A recent update in recommendation form the American Society of Breast Surgeons (Consensus Guideline on Genetic Testing for Hereditary Breast Cancer; approved Feb 10, 2019) states that “Genetic testing should be made available to all patients with a personal history of breast cancer.” This has been a shift from pervious, criteria-based approaches to referral and indication for genetic testing. This opens the door to exploring a new way of discussion about genetic testing options with patients with breast cancer and gives an opportunity for providers to engage their patients in shared decision making about whether or not to pursuing genetic risk assessment. Based on hospital analytics for new breast cancers diagnosed at SMHC in 2018, it can be extrapolated that approximately 62% of all breast cancer patients were referred for genetic counseling. In our practice, of those patient’s referred from the SMHC Breast Center 78% decided to undergo genetic testing after their genetic counseling visit.

The impact of genetic testing results on a patient’s care plan can be seen in many ways. For mutations in high-risk breast cancer genes, such as the BRCA1 and BRCA2 genes, there is an increased risk for a second primary breast cancer leading to discussion of management options of remaining healthy breast tissue including high risk surveillance after surgery or a prophylactic surgery to remove the at risk tissue. The BRCA1 and BRCA2 genes also carry risk for ovarian, fallopian tube, and primary peritoneal cancers leading to a recommendation for a risk-reducing salpingo-oophorectomy (RRSO). Often thought to be a management recommendation separate from breast treatment, this could become relevant if a patient’s systemic therapy for breast cancer would involve ovarian suppression and discussion of suppression versus RRSO could be considered. Other genes may increase a patient’s sensitivity to ionizing radiation, in which case consideration of management options and possible avoidance of therapeutic radiation could be explored. Numerous clinical trials have been opened for systemic therapy based on germline mutations in many of the genes included on genetic testing panels for cancer risk and a patient’s genetic testing may inform their eligibility for such trials.  Beyond the patient, genetic testing impact their family members who very often make up part of the community we serve at SMHC. When a mutation for hereditary cancer risk is identified, at-risk family members can undergo genetic testing to determine their status and better understand their risk. Those who share the same hereditary risk for cancer can be followed with high risk management considerations with the goal of early detection and possibly risk-reduction. This cascade approach to testing hopes to reduce cancer rates and save the lives of those facing a higher risk for certain cancers.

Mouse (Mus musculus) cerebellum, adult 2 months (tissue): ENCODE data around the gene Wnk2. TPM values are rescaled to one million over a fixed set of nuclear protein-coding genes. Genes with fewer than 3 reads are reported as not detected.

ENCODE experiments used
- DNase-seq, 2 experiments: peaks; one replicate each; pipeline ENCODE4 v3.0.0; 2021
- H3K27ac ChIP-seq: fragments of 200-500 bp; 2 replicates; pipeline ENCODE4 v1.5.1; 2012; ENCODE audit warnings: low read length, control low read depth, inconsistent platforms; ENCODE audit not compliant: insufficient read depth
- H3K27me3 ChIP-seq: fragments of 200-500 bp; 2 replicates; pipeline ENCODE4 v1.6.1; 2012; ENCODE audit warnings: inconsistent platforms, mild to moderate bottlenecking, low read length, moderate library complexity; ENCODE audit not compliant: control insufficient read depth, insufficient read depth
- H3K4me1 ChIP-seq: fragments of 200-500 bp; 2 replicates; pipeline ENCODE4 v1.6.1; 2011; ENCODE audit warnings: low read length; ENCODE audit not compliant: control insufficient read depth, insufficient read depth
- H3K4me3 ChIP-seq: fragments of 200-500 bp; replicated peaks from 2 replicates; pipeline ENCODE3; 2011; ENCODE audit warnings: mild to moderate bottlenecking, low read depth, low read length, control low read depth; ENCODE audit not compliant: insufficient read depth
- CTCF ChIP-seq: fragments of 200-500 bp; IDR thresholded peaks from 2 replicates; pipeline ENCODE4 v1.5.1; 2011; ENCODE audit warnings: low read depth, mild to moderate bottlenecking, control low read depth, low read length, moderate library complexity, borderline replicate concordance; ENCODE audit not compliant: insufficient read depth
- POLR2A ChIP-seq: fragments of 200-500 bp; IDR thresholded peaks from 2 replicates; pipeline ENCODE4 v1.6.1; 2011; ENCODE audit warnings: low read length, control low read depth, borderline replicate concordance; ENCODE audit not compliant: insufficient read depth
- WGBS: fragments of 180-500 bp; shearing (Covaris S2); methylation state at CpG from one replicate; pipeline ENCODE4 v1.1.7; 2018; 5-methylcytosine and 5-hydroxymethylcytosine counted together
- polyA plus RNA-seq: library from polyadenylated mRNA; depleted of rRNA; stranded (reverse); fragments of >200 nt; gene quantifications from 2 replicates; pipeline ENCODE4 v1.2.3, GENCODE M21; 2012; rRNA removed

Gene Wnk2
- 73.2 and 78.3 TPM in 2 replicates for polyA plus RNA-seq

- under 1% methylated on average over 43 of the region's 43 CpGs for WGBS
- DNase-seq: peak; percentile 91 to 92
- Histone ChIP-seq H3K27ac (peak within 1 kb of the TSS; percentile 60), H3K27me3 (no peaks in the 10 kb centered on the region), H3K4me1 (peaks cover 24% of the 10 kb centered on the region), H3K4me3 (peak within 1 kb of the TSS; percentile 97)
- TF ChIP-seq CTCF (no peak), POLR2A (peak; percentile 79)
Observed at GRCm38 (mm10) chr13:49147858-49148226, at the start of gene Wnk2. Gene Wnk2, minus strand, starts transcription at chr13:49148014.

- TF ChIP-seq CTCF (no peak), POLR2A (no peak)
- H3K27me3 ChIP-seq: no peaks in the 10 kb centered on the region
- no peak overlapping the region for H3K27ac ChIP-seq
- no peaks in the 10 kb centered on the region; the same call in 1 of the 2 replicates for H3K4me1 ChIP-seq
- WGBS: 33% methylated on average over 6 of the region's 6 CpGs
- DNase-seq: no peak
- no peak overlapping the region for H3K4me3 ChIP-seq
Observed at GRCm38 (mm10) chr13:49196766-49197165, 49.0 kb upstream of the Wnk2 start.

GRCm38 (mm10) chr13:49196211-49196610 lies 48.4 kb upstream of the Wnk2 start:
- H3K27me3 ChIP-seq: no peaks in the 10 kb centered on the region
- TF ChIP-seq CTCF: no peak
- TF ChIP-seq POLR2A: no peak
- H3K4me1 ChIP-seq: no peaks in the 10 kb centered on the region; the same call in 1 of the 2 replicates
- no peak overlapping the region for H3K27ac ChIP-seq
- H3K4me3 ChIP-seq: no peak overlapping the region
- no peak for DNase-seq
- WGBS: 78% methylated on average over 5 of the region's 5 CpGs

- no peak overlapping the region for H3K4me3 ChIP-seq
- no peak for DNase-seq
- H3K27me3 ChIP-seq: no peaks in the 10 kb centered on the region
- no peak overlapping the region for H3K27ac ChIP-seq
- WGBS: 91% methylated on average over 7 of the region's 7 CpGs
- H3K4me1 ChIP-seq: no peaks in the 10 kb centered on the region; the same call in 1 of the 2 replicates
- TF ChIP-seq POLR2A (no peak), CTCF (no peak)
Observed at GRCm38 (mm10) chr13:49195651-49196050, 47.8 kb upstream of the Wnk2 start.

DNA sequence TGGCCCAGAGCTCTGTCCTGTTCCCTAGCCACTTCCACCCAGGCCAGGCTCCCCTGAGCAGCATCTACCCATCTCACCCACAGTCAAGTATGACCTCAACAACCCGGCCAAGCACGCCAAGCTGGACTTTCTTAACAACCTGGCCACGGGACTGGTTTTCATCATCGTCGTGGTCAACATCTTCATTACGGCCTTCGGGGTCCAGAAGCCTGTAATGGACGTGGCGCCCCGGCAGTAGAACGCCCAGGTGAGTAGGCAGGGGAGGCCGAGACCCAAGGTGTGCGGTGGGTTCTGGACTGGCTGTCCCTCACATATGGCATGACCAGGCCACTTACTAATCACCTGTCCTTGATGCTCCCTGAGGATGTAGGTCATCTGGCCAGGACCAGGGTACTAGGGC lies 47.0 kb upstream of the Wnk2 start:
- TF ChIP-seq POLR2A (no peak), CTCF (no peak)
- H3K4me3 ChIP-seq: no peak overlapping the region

The integration with genetic risk assessment and testing within the patient’s with breast cancer at SMHC has set a strong example of how other cancer sites can be served by genetic counseling. Future goals are to continue to bring this expert care to patients at SMHC and increase access to this care across the Oncology teams. This increase in access means more patients are getting the most cutting edge information about their cancer risk and management, more patients are being assessed for new advancements in personalized medicine and therapies, and we can help reduce additional cancer risks for our patients and their families, all while keeping that care close to home.